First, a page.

# Stable International Environmental Agreements: Large Coalitions that Achieve Little

## Abstract

**:**

## 1. Introduction

## 2. Analysis

- A coalition of size K is externally unstable if a non-signatory has an incentive to enter the coalition, i.e., if it is better off being a member of a coalition of size K + 1 than being a non-member of the existing coalition of size K, ${w}_{s}^{K+1}>{w}_{n}^{K}$.
- A coalition of size K + 1 is internally unstable if a signatory country is better off leaving this coalition and being a non-signatory in a world with a coalition of size K, i.e., ${w}_{n}^{K}>{w}_{s}^{K+1}$.

**Proposition.**

**Proof.**

^{–66}times its globally optimal abatement. It is not surprising that the global welfare derived from such little abatement is also minuscule compared to the welfare the world would achieve with the grand coalition.

## 3. Interpretation

## 4. Modifications of the Model

## 5. Summary and Conclusions

## Funding

## Acknowledgments

## Conflicts of Interest

## References

- Barrett, S. Self-enforcing international environmental agreements. Oxf. Econ. Pap.
**1994**, 46, 878–894. [Google Scholar] [CrossRef] - Carraro, C.; Siniscalco, D. Strategies for the international protection of the environment. J. Public Econ.
**1993**, 52, 309–328. [Google Scholar] [CrossRef] - Finus, M. Game Theory and International Environmental Cooperation; Edward Elgar: Cheltenham, UK, 2001. [Google Scholar]
- Karp, L.; Simon, L. Participation games and international environmental agreements: A non-parametric model. J. Environ. Econ. Manag.
**2013**, 65, 326–344. [Google Scholar] [CrossRef] - Diamantoudi, E.; Sartzetakis, E. Stable international environmental agreements: An analytical approach. J. Public Econ. Theory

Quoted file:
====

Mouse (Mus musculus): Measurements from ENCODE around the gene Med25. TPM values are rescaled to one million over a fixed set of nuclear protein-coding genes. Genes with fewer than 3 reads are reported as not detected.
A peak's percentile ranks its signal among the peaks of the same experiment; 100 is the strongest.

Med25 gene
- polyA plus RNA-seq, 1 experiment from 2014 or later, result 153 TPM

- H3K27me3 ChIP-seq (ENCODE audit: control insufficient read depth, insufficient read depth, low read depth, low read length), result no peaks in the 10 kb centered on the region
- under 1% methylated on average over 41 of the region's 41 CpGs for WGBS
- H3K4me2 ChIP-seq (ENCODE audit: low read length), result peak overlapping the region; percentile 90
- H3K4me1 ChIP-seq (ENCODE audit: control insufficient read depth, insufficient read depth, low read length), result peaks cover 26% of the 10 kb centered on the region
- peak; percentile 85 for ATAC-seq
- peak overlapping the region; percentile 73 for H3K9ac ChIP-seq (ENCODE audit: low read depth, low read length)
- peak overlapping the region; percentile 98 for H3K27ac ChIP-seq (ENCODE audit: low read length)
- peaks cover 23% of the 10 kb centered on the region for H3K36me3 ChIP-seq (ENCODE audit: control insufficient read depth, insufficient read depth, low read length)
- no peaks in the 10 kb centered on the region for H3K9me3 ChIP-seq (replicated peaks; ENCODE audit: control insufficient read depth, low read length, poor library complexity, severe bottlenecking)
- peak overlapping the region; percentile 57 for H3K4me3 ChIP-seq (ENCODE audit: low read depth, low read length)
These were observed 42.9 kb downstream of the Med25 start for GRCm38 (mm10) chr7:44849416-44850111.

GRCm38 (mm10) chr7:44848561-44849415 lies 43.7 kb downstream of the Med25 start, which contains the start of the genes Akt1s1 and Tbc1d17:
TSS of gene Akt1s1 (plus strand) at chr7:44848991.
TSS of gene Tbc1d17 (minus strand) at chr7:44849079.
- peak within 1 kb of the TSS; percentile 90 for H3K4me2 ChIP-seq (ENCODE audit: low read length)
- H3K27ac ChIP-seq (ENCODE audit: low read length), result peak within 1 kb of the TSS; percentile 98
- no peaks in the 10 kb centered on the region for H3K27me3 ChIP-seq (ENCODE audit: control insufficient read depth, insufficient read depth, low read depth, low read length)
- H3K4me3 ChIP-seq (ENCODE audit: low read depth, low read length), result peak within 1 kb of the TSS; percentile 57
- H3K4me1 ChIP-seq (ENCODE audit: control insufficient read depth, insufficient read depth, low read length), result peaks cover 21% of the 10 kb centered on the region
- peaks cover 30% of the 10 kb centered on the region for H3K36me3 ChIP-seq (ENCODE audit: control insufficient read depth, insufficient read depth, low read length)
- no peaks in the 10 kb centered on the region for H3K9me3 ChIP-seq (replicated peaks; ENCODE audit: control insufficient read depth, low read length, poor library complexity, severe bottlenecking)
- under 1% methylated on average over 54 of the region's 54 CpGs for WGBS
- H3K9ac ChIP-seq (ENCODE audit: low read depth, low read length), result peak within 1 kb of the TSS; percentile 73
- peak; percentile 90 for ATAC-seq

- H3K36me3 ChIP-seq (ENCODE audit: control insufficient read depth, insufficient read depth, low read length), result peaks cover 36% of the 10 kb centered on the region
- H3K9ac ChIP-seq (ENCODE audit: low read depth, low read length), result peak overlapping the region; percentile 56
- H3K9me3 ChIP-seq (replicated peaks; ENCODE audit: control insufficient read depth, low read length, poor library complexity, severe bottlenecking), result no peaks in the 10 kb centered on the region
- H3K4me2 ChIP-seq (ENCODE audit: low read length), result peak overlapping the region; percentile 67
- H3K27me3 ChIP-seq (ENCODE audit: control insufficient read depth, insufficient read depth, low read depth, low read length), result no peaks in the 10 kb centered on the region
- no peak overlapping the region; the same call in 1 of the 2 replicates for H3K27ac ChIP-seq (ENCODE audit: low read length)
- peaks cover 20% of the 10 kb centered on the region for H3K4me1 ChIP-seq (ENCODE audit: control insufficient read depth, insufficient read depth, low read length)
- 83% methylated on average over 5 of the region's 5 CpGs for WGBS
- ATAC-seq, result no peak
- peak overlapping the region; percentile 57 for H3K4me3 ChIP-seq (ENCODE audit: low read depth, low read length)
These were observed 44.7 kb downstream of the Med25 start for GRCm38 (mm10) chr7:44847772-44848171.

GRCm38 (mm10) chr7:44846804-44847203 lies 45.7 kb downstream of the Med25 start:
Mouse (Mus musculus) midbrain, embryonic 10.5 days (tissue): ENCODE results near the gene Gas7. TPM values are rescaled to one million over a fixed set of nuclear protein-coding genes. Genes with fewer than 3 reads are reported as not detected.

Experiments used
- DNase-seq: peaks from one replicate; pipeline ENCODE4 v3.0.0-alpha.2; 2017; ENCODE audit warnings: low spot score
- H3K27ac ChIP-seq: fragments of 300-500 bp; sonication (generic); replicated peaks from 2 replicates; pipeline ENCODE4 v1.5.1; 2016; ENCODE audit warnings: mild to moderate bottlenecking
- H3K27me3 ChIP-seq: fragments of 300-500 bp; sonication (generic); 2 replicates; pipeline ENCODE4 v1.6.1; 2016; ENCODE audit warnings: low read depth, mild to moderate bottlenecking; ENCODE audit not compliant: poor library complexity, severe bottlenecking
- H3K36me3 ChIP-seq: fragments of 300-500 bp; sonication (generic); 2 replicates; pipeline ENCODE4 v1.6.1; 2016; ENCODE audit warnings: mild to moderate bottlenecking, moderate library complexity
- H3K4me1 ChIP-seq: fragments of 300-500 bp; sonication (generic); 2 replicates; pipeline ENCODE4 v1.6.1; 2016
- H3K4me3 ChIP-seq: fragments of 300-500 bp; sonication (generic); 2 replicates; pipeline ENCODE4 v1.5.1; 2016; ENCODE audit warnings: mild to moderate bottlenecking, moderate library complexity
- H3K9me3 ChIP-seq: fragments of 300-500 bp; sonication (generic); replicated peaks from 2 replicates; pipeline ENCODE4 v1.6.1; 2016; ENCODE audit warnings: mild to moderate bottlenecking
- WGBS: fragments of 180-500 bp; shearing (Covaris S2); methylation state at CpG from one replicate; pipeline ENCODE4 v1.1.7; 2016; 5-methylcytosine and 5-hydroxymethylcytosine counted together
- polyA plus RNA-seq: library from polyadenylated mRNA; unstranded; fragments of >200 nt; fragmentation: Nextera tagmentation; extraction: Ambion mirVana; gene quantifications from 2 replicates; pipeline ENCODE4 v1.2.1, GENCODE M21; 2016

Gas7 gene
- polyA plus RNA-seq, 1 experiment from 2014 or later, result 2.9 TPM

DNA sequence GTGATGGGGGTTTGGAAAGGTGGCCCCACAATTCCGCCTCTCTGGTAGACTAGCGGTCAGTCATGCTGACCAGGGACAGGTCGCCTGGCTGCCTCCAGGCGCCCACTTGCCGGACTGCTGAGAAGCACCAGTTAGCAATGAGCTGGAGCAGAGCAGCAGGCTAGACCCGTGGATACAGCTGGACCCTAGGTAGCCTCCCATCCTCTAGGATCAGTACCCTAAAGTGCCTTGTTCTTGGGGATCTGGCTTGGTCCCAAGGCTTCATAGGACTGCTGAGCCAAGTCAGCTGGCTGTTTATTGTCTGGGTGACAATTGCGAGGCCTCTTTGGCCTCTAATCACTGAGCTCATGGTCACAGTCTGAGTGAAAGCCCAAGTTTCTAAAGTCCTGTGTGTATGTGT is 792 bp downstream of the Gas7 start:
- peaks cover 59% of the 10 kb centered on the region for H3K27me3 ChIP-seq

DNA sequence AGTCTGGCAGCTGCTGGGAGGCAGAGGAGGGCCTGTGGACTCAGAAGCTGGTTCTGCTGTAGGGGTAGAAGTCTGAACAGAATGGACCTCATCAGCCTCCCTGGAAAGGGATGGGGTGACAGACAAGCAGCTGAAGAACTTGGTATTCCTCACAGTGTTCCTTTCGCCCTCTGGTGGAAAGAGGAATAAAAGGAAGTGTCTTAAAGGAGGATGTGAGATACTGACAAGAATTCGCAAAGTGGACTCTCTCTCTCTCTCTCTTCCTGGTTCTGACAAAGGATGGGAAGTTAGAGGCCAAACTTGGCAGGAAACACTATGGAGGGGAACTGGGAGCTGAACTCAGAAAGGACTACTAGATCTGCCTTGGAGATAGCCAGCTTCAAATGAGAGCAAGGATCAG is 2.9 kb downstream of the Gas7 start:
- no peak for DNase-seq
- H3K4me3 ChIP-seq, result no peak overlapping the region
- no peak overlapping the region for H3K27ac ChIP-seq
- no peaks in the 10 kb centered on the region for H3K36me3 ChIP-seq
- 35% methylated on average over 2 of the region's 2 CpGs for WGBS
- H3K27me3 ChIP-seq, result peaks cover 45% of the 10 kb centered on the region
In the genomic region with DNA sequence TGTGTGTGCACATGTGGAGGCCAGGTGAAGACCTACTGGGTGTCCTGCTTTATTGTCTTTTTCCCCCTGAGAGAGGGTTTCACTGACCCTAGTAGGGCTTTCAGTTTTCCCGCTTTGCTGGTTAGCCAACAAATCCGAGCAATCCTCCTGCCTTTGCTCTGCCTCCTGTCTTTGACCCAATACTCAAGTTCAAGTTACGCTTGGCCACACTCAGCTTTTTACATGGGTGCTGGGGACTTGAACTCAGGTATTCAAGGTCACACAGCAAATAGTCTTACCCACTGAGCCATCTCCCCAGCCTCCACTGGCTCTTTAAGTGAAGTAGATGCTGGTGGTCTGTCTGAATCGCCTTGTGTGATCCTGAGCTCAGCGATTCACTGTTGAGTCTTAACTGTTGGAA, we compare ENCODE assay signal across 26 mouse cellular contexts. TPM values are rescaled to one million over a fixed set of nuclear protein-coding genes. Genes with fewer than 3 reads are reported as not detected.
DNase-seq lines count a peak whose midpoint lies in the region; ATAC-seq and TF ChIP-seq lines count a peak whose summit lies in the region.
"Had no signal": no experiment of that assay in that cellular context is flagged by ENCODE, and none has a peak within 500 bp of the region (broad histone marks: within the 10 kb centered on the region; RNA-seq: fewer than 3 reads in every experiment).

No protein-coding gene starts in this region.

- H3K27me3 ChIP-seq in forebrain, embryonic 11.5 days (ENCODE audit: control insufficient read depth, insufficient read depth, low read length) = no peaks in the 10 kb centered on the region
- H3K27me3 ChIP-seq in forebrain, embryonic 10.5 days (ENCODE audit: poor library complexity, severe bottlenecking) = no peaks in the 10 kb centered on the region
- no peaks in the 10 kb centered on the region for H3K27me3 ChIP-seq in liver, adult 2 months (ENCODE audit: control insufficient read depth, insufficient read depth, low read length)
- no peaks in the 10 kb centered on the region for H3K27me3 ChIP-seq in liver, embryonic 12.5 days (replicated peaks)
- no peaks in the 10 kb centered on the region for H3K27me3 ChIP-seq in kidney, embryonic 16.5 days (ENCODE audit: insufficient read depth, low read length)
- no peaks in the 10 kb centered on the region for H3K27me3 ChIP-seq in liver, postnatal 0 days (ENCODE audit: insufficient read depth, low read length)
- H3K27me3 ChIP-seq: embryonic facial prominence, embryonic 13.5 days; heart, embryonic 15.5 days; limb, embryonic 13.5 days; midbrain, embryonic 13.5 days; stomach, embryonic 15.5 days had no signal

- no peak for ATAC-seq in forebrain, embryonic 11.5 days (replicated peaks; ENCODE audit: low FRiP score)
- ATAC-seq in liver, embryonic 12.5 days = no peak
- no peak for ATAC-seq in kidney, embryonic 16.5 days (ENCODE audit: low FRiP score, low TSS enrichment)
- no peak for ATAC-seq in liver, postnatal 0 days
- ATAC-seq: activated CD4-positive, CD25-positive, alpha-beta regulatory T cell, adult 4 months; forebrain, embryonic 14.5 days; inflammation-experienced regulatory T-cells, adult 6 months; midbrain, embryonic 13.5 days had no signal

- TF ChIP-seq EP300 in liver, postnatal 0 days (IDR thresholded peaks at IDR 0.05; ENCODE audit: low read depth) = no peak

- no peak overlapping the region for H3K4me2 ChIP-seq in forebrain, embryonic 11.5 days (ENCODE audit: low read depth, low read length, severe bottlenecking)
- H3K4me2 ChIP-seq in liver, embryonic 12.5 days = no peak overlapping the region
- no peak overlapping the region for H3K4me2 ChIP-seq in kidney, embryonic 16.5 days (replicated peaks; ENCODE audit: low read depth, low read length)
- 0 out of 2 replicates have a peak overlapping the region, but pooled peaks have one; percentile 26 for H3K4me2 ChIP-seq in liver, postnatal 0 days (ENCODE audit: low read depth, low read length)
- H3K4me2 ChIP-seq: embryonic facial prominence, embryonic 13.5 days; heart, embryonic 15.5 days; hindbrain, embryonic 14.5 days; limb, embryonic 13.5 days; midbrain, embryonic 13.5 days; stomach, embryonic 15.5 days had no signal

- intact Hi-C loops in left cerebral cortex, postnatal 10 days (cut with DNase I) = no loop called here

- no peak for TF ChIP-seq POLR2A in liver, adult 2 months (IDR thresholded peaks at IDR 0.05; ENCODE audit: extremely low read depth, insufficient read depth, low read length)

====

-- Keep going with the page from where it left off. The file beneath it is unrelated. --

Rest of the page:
**2006**, 8, 247–263. [Google Scholar] [CrossRef] - Chander, P.; Tulkens, H. A core-theoretic solution to for the design of cooperative agreements on transfrontier pollution. Int. Tax Public Financ.
**1995**, 2, 279–293. [Google Scholar] [CrossRef] - Chander, P.; Tulkens, H. The core of an economy with multilateral environmental externalities. Intern. J. Game Theory
**1997**, 26, 379–401. [Google Scholar] [CrossRef] - Currarini, S.; Marini, M. A sequential approach to the characteristic function and the core in games with externalities. In Advances in Economic Design; Koray, S., Sertel, M.R., Eds.; Springer: Berlin, Germany, 2003; pp. 233–250. [Google Scholar]
- Marini, M. The sequential core of an economy with environmental externalities. Environ. Sci.
**2013**, 1, 79–82. [Google Scholar] [CrossRef] [Green Version] - Carraro, C.; Siniscalco, D. R&D cooperation and the stability of international environmental agreements. In Environmental Negotiations: Strategic Policy Issues. Cheltenham; Carraro, C., Ed.; Edward Elgar: Cheltenham, UK, 1997. [Google Scholar]
- Helm, C.; Schmidt, R. Climate cooperation with technology investments and border carbon adjustment. Eur. Econ. Rev.
**2015**, 75, 112–130. [Google Scholar] [CrossRef] [Green Version] - Katsoulacos, Y. R&D spillovers, cooperation, subsidies and international agreements. In International Environmental Negotiations: Strategic Policy Issues; Carraro, C., Ed.; Edward Elgar: Cheltenham, UK, 1997; pp. 97–109. [Google Scholar]
- Pathways to a Low-Carbon Economy: Version 2 of the Global Greenhouse Gas Abatement Cost Curve; McKinsey & Company: New York, NY, USA, 2009; Available online: https://www.mckinsey.com/business-functions/sustainability/our-insights/pathways-to-a-low-carbon-economy (accessed on 22 October 2019).